Updated: 10/28/2020, 12:15 p.m.
The state Department of Health today reported no deaths and 62 new COVID-19 cases. The count for Lanai, which is seeing an outbreak that has locked down the island, increased by 7 cases to 94 in total.
The latest count brings the total number of COVID cases during the pandemic to 14,834. The death toll was adjusted to 213 after two cases were removed based on updated information.
Oahu had 41 new cases, 5 for Hawaii Island, 2 for Maui, 7 for Lanai, and 1 for Kauai County. Six more cases were diagnosed out of state. One case from Oahu was removed from the counts due to updated information.
Oahu has now recorded 12,953 cases, Hawaii Island 1,238, Maui 405, Molokai 17, Lanai 94 and Kauai 63. Sixty-four cases have been diagnosed out of state.
Yesterday's three deaths included an Oahu man in his 70s and two Hawaii Island men, one in his 60s and the other over 80 years of age. All had underlying medical conditions and were hospitalized when they died.
Lanai remains under lockdown as cases edge up
Seven new infections reported today brings the number of coronavirus cases on Lanai to 94.
Maui Mayor Michael Victorino yesterday attributed Lanai's COVID-19 outbreak to a cluster in the Polynesian community and said the Hawaii National Guard and health officials were visiting homes to help stop the spread of the virus.
Yesterday, nine new infections on Lanai brought the total case count to 87 on the island.
Surge testing on Saturday of about 1,000 people found six of the new positive cases, the mayor said, and three other cases were discovered prior to Saturday.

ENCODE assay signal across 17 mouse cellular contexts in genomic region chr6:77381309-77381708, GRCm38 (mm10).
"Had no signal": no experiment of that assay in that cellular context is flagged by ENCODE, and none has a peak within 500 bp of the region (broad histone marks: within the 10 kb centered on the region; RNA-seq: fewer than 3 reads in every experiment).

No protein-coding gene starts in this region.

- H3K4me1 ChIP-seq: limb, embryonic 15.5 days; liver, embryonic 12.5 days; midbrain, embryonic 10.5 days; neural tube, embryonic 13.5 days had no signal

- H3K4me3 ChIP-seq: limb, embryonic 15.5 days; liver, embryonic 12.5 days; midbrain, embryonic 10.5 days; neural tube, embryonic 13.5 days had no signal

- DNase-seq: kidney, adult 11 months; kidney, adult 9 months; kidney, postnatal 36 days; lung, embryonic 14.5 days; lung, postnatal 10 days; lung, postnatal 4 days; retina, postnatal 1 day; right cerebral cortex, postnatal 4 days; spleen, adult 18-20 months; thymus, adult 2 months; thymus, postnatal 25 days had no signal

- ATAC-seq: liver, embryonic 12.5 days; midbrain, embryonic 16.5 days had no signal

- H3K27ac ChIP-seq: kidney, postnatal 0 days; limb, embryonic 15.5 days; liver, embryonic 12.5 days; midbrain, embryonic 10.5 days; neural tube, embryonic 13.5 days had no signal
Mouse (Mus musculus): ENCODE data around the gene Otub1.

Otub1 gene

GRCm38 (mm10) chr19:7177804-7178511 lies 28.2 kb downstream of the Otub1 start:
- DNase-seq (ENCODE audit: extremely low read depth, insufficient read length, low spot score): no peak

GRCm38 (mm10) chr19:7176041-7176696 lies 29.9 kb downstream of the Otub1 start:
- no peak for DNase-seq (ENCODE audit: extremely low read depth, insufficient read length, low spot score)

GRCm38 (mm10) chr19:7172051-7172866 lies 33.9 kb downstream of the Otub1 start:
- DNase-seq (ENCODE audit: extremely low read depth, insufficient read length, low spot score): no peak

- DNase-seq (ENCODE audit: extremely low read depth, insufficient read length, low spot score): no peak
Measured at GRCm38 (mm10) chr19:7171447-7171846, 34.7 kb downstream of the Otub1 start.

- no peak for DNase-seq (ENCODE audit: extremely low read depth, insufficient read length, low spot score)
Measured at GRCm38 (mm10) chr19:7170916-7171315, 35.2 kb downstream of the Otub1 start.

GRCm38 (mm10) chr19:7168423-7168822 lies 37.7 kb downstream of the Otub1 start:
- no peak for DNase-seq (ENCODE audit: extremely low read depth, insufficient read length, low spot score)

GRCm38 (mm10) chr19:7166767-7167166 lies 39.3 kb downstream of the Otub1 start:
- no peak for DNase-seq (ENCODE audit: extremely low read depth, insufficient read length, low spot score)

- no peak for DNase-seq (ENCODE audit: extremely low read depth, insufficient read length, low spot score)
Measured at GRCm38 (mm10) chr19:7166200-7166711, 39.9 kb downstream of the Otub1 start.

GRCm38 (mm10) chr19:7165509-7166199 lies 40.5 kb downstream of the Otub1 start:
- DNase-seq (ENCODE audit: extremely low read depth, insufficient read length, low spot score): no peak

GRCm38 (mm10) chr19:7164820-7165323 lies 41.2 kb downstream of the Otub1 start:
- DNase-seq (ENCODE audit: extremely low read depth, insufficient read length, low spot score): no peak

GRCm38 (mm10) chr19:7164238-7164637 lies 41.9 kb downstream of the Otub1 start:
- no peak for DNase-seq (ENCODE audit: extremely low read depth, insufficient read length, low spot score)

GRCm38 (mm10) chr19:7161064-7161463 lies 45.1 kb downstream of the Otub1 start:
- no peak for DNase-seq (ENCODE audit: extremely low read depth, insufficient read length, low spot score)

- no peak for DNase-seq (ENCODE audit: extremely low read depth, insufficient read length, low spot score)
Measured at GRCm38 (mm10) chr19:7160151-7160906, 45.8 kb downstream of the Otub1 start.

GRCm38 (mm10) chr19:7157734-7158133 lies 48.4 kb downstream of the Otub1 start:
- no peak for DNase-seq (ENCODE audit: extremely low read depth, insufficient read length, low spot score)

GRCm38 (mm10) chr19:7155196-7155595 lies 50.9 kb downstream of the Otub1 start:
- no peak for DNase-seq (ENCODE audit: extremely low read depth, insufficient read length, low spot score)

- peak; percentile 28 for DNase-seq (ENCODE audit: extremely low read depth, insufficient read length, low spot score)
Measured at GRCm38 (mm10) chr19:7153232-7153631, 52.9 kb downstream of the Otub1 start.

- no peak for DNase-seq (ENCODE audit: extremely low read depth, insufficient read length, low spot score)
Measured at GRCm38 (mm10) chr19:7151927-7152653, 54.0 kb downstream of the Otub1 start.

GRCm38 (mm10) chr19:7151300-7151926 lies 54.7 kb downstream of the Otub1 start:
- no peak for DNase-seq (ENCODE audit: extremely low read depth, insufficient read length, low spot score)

"The National Guard along with the Department of Health representatives have been going house-to-house with literature and speaking the language, the native language, of these Polynesian communities. So we're thankful for that," Victorino said in a Facebook video update.
Victorino said given the number of cases, "we are really in pretty good shape overall." He encouraged residents of Lanai to participate in a second round of free surge testing to take place Friday or Saturday. An announcement will be made on the day when officials have updates on a storm headed to the islands.
He also urged Lanai residents to abide by the stay-at-home order that took effect Tuesday mandating they remain at home except for essential purposes like grocery shopping and medical appointments. The order will remain in place until Nov. 11 unless extended.
Testing is also scheduled on Maui Island with pre-registration:
• Lahaina/West Maui: 305 Keawe St. (temporary site located in parking lot), Mondays and Thursdays, 8 a.m. to 4 p.m., for October and November.
• Kihei/Wailea: 1280 South Kihei Road (behind Ace Hardware), Tuesdays and Fridays, 8 a.m to 4 p.m., for October and November.
• Kahului: 348 Lehuakona St. (behind Maui Marketplace), Wednesdays and Saturdays, 8 a.m. to 4 p.m., for October and November.
Pre-registration is required by visiting www.minitmed.com/pre-register-maui-covid-19. Residents can call 808-667-6161 extension 7, for help or more information.
$100M rental aid program running out of funds
The state's Rental Relief and Housing Assistance Fund that's intended to help struggling renters is suffering major delays in getting aid distributed.
Organizers say they are cautiously optimistic that they can resolve the issues by the end of the year. But they are no longer accepting applications because they would run out of funds.
That's according to John Fink, CEO of Aloha United Way, one of the nonprofits administering the program.